Therefore it logically follows that nothing can provide restorative redemption, but the restoration of our lost humility, the original and only true relational proof of the unity man can have to God. Humility individually and corporately must be reinvigorated as a goal.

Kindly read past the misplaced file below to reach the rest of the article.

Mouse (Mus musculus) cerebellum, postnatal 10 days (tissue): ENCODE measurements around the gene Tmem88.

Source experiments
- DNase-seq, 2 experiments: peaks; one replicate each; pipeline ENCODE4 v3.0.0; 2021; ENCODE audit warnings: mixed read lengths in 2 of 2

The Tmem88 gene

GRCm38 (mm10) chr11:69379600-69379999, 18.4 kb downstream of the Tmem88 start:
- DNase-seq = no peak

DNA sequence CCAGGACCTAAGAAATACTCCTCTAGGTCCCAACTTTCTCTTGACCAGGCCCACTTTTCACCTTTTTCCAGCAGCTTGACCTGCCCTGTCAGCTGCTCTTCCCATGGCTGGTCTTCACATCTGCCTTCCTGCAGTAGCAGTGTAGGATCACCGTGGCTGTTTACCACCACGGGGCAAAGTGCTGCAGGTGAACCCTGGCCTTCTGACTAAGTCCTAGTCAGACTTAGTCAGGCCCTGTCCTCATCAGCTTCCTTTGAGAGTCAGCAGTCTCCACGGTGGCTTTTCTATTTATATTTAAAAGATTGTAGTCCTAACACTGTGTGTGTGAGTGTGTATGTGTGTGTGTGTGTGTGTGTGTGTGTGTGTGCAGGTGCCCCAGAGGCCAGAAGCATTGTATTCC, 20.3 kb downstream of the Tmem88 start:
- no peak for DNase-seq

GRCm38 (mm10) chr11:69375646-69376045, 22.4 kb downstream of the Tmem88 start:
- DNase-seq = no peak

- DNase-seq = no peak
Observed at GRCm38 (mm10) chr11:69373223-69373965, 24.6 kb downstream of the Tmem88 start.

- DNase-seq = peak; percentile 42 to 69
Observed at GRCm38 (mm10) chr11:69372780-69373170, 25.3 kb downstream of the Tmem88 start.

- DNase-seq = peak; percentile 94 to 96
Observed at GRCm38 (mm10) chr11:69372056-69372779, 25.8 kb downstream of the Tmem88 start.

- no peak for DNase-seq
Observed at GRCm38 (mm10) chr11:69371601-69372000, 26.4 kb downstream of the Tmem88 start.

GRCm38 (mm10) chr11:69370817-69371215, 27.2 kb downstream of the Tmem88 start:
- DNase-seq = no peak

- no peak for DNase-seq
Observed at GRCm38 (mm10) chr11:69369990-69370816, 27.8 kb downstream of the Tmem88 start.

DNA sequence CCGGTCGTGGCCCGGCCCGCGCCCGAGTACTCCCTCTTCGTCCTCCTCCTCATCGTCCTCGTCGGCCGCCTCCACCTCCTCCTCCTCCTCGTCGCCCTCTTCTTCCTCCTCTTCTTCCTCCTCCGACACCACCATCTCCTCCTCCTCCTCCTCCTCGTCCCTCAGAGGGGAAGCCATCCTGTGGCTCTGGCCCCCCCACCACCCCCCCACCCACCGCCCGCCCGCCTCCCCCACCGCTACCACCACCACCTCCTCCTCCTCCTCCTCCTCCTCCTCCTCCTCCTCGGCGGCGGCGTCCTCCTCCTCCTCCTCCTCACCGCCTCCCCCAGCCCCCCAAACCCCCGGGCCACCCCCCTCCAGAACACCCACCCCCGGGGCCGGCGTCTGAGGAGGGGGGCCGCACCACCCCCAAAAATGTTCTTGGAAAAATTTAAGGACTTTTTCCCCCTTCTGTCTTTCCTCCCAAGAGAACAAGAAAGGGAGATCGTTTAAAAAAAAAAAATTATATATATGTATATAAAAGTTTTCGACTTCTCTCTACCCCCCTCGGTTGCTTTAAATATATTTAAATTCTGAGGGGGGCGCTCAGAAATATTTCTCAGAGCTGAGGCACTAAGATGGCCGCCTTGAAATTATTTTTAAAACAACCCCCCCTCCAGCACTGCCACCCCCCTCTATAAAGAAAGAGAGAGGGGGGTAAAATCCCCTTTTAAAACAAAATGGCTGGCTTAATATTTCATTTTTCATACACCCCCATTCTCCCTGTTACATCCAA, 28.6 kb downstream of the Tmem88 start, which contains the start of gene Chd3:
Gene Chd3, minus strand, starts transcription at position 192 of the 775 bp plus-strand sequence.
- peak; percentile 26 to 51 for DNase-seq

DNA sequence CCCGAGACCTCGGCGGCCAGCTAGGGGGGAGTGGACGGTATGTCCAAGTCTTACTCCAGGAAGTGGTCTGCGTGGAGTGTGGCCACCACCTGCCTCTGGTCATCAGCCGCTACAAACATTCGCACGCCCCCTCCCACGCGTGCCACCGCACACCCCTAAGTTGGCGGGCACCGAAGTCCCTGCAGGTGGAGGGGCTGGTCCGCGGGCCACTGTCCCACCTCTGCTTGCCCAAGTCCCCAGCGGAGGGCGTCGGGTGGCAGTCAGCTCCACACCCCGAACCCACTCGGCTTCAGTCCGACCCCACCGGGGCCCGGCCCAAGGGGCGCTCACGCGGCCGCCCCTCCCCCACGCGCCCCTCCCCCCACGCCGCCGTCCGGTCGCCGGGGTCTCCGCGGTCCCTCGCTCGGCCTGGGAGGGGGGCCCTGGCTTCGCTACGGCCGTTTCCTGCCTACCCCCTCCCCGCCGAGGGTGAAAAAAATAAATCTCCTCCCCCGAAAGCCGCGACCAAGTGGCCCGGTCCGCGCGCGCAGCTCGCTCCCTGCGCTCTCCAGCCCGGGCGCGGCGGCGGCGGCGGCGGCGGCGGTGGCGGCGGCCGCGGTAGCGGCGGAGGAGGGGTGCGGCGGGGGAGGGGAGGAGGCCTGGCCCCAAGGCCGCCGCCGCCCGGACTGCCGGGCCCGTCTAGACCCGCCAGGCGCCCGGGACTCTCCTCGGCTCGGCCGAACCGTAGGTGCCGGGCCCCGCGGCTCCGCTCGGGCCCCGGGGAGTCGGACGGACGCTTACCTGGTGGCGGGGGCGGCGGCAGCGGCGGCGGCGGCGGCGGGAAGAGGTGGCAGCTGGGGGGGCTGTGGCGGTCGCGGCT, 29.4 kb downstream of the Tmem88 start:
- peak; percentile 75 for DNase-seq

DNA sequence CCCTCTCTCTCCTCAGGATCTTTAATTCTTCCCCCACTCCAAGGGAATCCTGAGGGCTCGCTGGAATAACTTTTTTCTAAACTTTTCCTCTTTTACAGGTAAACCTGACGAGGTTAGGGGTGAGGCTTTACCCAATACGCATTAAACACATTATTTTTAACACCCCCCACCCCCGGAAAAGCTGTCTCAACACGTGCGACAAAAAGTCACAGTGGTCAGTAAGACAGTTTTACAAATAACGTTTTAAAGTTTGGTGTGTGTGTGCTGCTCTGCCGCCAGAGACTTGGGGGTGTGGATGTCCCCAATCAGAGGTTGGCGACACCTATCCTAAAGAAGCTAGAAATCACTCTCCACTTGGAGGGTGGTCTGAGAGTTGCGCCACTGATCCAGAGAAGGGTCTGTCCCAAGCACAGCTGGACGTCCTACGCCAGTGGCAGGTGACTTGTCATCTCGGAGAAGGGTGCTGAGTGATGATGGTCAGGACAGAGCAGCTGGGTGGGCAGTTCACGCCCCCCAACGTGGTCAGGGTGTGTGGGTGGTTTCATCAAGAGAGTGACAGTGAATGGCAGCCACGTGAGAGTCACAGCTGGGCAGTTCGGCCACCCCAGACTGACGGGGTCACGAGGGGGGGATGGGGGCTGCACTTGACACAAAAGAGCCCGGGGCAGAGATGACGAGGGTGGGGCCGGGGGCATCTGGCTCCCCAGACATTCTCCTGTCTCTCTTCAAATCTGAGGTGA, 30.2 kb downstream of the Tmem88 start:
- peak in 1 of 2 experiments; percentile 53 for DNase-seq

And so Jesus came to bring humility back to earth, to make us partakers of it, and by it to save us. In heaven, He humbled Himself to become a man. The humility we see in Him possessed Him in heaven; He brought it from there as God, the Creator of our universe seeking to restore men and women. Here on earth “He humbled Himself, and became obedient unto death”. His humility gave His unjust trial and final condemnation of death its cognitive and emotive comparative value in the demonstration of Christ’s life of compassionate love, and so became our redemptive impetus of the Gospel. And now the salvation He imparts is nothing less and nothing else than a communication of His own life and death, His own gentle disposition and Spirit, His own humility, as the ground and root of His relation to God (as the Triune God: Father, Son and Holy Spirit) and His redeeming work. Jesus Christ took the place and fulfilled the virtuous destiny of man, by His life of perfect humility. His humility in life offered us absolute trust in His path to salvation via His atonement. His self-sacrificing death for our salvation offers us our view of the virtue of humility.